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2 Processes for safe immunisation

Who can administer a vaccine?

Vaccines are prescription medicines, so they can only be administered by:
  • a nurse practitioner
  • a medical practitioner
  • a registered midwife
  • a designated prescriber (which includes a registered nurse fulfilling the designated prescriber criteria)
  • ​a person authorised to administer the medicine in accordance with a prescription or a standing order.
In the case of an approved immunisation programme, vaccines can be administered without a prescription or standing order by:
  • a person who is authorised by either the Director-General of Health or a medical officer of health under Regulation 44A of the Medicines Regulations 1984 (‘authorised vaccinator’).
Since 2012, pharmacists have been able to administer influenza vaccine due to a reclassification of the vaccine by the Medicines Classification Committee. It is the vaccine’s medicine classification that gives a pharmacist (who meets the conditions of the classification) the authority to administer the vaccine. A pharmacist vaccinator must successfully complete a vaccinator training course approved by the Ministry of Health and comply with the immunisation standards of the Ministry of Health.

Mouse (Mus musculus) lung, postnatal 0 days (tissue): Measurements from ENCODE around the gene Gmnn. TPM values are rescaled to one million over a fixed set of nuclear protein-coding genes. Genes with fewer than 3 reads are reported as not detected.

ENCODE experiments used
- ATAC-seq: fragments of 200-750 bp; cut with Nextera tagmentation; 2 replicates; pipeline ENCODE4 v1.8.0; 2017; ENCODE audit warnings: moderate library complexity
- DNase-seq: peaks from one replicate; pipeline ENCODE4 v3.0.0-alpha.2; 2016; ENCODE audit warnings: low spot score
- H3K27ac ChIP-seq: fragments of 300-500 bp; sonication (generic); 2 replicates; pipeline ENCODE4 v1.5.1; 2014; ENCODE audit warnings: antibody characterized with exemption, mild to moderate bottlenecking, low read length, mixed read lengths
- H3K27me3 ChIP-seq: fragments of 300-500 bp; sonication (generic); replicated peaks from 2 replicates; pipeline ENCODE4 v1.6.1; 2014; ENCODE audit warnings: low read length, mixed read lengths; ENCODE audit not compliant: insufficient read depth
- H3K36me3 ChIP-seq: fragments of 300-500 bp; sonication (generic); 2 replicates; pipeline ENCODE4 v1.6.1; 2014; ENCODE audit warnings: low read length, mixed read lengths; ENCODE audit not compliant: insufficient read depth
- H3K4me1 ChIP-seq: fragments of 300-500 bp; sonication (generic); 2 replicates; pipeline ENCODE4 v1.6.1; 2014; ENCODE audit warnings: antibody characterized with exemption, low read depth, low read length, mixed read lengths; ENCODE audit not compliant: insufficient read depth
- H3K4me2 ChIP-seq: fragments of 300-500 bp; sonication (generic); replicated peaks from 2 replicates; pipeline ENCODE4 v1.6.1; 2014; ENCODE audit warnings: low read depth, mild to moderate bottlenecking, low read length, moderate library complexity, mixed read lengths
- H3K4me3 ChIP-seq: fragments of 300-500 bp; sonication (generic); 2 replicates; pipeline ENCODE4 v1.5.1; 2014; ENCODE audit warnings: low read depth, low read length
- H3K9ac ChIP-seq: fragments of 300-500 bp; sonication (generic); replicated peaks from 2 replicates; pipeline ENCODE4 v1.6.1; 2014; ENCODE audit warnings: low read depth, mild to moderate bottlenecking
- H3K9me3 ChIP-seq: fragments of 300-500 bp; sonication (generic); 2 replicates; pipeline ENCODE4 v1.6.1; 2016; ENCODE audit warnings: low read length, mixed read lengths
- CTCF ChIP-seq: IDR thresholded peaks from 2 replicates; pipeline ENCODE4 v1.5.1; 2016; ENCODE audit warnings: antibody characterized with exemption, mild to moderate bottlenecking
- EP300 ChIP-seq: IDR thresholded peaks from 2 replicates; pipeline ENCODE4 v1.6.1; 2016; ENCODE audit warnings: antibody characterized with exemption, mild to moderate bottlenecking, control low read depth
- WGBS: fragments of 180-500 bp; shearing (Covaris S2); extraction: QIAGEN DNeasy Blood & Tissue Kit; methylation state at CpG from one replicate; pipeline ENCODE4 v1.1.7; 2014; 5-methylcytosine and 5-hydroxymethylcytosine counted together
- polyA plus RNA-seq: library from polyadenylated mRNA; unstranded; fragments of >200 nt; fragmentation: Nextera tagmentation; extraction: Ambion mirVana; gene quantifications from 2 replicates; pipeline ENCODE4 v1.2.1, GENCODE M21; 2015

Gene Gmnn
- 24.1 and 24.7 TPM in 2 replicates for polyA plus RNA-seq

In early 2014, meningococcal, Tdap and zoster vaccines were also reclassified as being able to be given by a trained pharmacist vaccinator. It is anticipated that future reclassification of other vaccines will widen the range of vaccines that a pharmacist vaccinator is able to administer. (See Appendix 4: ‘Authorisation of vaccinators and criteria for pharmacist vaccinators administering vaccines’).